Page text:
3.  Pirotta M, Aquilina D, Bhikha T, Georg D. Comparison of the ESTRO Formalism for monitor unit calculation with a Clarkson based algorithm of a treatment planning system and a traditional "fullscatter" methodology. Zeitschrift fur Medizinische Physik 2005;15:23546. [PUBMED] 
4.  Venselaar JL, Heukelom S, Jager HN, Mijnheer BJ, van Gasteren JJ, van Kleffens HJ,et al. Is there a need for a revised table of equivalent square fields for the determination of phantom scatter correction factors? Phys Med Biol 1997;42:236981. [PUBMED] [FULLTEXT] 
5.  Xiao Y, Bjärngard BE, Reiff J. Equivalent fields and scatter integration for photon fields. Phys Med Biol 1999;44:105365. 
6.  Lombardi P, Fiorino C, Cattaneo GM, Calandrino R. Monitor unit calculation in 6 MV irregularly shaped beams  Accuracy in clinical practice. Br J Radiol 1997;70:63844. [PUBMED] [FULLTEXT] 
7.  Storchi P, Woudstra E. Calculation of the absorbed dose distribution due to irregularly shaped photon beams using pencil beam kernels derived from basic beam data. Phys Med Biol 1996;41:63756. [PUBMED] [FULLTEXT]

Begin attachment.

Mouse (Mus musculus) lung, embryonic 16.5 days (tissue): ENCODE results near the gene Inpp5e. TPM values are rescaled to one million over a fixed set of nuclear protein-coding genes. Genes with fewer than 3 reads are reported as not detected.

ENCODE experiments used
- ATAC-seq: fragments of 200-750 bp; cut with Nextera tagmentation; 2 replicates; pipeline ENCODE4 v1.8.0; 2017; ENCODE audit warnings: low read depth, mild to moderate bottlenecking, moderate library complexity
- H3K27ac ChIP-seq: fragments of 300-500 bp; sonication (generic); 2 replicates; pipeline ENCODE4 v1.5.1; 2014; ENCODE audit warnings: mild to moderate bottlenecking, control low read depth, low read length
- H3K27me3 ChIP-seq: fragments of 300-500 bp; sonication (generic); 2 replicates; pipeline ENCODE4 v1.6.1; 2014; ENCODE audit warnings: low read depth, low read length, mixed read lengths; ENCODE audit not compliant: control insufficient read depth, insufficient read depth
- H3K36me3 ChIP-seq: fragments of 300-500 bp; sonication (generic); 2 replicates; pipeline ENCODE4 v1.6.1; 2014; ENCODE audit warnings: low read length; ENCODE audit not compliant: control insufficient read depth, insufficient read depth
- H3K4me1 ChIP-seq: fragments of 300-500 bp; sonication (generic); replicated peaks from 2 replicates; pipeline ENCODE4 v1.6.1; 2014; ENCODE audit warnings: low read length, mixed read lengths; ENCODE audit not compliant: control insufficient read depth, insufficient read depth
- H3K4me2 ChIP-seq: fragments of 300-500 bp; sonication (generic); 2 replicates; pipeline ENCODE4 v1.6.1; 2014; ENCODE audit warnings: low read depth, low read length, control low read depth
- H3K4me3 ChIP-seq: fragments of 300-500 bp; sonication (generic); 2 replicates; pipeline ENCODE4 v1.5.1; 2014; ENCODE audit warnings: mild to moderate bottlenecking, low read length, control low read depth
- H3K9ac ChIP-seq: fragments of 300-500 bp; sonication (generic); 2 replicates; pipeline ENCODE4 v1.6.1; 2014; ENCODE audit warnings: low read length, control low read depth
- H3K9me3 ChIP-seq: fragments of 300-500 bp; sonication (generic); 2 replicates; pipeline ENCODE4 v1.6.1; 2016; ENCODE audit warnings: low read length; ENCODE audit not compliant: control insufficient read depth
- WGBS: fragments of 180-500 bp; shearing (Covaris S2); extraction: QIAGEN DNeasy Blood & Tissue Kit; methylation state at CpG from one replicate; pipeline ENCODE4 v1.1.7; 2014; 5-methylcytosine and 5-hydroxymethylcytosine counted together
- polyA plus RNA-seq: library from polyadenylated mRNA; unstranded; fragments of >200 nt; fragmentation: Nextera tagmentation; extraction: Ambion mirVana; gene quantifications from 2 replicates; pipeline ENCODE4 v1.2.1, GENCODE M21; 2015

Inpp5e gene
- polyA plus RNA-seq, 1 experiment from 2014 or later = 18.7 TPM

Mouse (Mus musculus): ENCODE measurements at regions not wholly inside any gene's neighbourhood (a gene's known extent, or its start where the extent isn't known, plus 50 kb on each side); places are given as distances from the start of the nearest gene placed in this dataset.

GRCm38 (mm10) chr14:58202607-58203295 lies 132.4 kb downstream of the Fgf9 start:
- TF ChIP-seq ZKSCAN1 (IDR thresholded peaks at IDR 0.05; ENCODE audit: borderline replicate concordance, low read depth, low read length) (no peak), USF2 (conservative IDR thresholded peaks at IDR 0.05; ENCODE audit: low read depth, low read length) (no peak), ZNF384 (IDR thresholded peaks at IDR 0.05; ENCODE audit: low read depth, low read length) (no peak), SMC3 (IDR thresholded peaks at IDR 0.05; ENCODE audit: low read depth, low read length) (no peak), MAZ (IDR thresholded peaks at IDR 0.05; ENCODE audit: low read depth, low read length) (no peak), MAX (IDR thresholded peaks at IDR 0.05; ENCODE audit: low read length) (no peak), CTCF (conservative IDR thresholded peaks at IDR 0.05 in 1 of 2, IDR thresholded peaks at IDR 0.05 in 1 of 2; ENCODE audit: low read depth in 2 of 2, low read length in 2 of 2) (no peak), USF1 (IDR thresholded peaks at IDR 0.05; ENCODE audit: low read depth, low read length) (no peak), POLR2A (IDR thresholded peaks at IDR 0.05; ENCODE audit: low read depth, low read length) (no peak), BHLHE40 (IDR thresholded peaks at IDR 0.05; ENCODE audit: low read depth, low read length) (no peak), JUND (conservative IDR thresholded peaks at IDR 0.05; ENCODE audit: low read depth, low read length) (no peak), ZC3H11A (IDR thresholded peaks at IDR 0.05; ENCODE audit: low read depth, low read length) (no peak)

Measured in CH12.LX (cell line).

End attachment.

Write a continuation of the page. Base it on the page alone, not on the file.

8.  Stern RL, Heaton R, Fraser MW, Goddu SM, Kirby TH, Lam KL . Verification of monitor unit calculations for nonIMRT clinical radiotherapy: Report of AAPM Task Group 114. Med Phys 2011;38:50430. 
9.  Storchi P, Woudstra E. Calculation models for determining the absorbed dose in water phantoms in offaxis planes of rectangular fields of open and wedged photon beams. Phys Med Biol 1995;40:51127. [PUBMED] [FULLTEXT] 
10.  Tudor GS, Thomas SJ. Equivalent diameters of elliptical fields. Br J Radiol 2004;77:9413. [PUBMED] [FULLTEXT] 
11.  Khan FM. The physics of radiation therapy. Philadelphia, PA: Lippincott Williams and Wilkins; 2010. 
12.  Thomas SJ, Eaton DJ, Tudor GS, Twyman NI. Equivalent squares for small field dosimetry. Br J Radiol 2008;81:897901. [PUBMED] [FULLTEXT] 
[Figure 1], [Figure 2], [Figure 3], [Figure 4], [Figure 5]
[Table 1], [Table 2], [Table 3]